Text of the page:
Report from the Select Committee on Steam Carriages/Torrens
Veneris, 9o die Septembris, 1831.
Colonel Torrens, a Member of the Committee; Examined.
Have you considered the effect which will be produced upon British agriculture, by substituting, on common roads, Steam Carriages for Carriages drawn by horses?—I have.
What do you conceive that effect would be?—I think it would produce very beneficial effects upon agriculture.
State your reasons for believing that agriculture will be benefited by substituting inanimate for animal power, consuming the produce of the soil?—I conceive that agriculture is prosperous in proportion as the quantity of produce brought to market exceeds the quantity expended in bringing it there. If Steam Carriages be employed instead of Carriages drawn by horses, it will be because that mode of conveyance is found the cheapest. Cheapening the carriage of the produce of the soil must necessarily diminish the quantity of produce expended in bringing a given quantity to market, and will therefore increase the net surplus, which net surplus constitutes the encouragement to agriculture. For example, if it requires the expenditure of two hundred quarters of corn to raise four hundred, and the expenditure of one hundred more on carriage, to bring the four hundred to market, then the net surplus will be one hundred.—If, by the substitution of Steam Carriages, you can bring the same quantity to market, with an expenditure of fifty quarters, then your net surplus is increased from one hundred to one hundred and fifty quarters; and consequently, either the farmer's profit or the landlord's rent increased in a corresponding proportion. There are many tracts of land which cannot now be cultivated, because the quantity of produce expended in cultivation and in carriage exceeds the quantity which that expenditure would bring to market. But if you diminish the quantity expended in bringing a given quantity to market, then you may obtain a net surplus produce from such inferior soils, and consequently allow cultivation to be extended over tracts which could not otherwise be tilled. On the same principle, lowering the expence of carriage would enable you to apply additional quantities of labour and capital to all the soils already under cultivation. But it is not necessary to go into any illustrative examples to explain this, it being a well-known principle, that every improvement which allows us to cultivate land of a quality which could not previously be cultivated, also enables us to cultivate in a higher manner, lands already under tillage.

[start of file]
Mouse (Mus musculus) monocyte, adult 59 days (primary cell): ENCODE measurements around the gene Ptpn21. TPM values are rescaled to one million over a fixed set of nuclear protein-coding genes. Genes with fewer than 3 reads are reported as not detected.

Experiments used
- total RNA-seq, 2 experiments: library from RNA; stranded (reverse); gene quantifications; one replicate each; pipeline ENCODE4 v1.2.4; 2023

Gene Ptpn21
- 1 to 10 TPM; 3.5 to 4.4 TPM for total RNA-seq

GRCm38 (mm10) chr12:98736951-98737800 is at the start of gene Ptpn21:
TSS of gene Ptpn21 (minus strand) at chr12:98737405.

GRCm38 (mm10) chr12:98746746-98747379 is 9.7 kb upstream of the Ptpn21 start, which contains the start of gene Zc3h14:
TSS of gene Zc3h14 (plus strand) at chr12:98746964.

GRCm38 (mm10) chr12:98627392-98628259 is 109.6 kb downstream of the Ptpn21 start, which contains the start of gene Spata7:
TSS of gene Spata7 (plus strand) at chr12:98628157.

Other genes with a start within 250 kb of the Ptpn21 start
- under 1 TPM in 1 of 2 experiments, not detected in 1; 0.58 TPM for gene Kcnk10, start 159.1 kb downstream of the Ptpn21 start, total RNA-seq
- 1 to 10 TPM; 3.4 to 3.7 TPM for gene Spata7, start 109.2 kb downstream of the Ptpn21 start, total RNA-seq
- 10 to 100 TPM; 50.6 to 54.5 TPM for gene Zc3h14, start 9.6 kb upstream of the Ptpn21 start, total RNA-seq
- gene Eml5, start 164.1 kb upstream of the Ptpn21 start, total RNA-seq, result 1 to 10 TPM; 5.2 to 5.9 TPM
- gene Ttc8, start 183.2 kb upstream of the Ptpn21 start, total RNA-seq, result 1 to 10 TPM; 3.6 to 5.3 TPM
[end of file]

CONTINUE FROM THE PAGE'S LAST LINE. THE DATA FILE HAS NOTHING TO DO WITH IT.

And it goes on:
If horses were displaced from common roads, would not the demand for oats, beans, and for pasture, be diminished, and land thereby be thrown out of cultivation, and labour out of employment?—If Steam Carriages were very suddenly brought into use, and horses thereby displaced. I think the effect stated in the question would be produced for a time; but practically. Steam Carriages can be introduced only very gradually, and the beneficial effect upon the profits of trade, by bringing agricultural produce more cheaply to market, will tend to increase profits, to encourage industry, and to enlarge the demand for labour; so that by this gradual process there will probably be no period during which any land can actually be thrown out of cultivation, the increasing population requiring all the food which horses would With respect to the demand for labour, that demand consists of the quantity of food and raw materials which can be cheaply obtained; and as by the supposition the displacing of horses will leave at liberty more food and more material, the demand for labour will ultimately be greatly increased instead of being diminished. It has been supposed, I know not how accurately, that there are employed on the common roads in Great Britain, one million of horses, and a horse, it is calculated, consumes the food of eight men. If Steam Carriages could ultimately be brought to such perfection as entirely to supersede draught horses on the common roads, there would be food and demand for eight millions of persons. But when we take further into consideration, that lowering the expence of carriage would enable us to extend cultivation over soils which cannot now be profitably tilled, and would have the further effect of enabling us to apply, with a profit, additional portions of labour and capital to the soils already under tillage. I think it not unfair to conclude, that were elementary power on the common roads completely to supersede draught horses, the population, wealth and power of Great Britain would at least be doubled.
There are soils which are stated to be so poor, that oats alone can be raised upon them, would not the substitution of Steam for horse power have the effect, of throwing out of employment the labour required for the cultivation of such lands?—If there are soils of such a peculiar quality that oats is the only marketable product which they will yield, the persons employed in cultivating those lands would certainly be thrown out of that particular occupation; but the extension of tillage over other lands not of this peculiar quality, would create a demand for labour which would much more than absorb the persons thrown out from the culture of oats upon that land which would grow nothing else. But I doubt of there being any land which it is profitable to cultivate, which would not raise some other agricultural produce than oats either for man or cattle, for which the increasing population would create a demand.